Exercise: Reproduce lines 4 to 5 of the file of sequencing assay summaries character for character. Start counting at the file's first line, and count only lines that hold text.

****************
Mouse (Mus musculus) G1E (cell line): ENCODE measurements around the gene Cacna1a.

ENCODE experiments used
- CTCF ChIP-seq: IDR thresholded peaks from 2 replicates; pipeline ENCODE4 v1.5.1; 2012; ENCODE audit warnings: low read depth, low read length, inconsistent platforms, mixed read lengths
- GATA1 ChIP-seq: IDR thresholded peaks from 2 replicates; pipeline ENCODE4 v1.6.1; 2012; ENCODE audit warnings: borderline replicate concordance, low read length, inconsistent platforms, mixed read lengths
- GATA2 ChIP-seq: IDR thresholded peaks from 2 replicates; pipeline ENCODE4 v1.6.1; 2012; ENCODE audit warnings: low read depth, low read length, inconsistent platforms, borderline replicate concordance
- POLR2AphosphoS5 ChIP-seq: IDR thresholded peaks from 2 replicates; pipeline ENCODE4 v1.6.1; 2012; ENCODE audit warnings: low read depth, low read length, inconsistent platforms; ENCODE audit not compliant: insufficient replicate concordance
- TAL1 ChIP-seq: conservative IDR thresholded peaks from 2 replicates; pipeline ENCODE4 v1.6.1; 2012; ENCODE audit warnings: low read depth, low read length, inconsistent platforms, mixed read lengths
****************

- GATA1 ChIP-seq: IDR thresholded peaks from 2 replicates; pipeline ENCODE4 v1.6.1; 2012; ENCODE audit warnings: borderline replicate concordance, low read length, inconsistent platforms, mixed read lengths
- GATA2 ChIP-seq: IDR thresholded peaks from 2 replicates; pipeline ENCODE4 v1.6.1; 2012; ENCODE audit warnings: low read depth, low read length, inconsistent platforms, borderline replicate concordance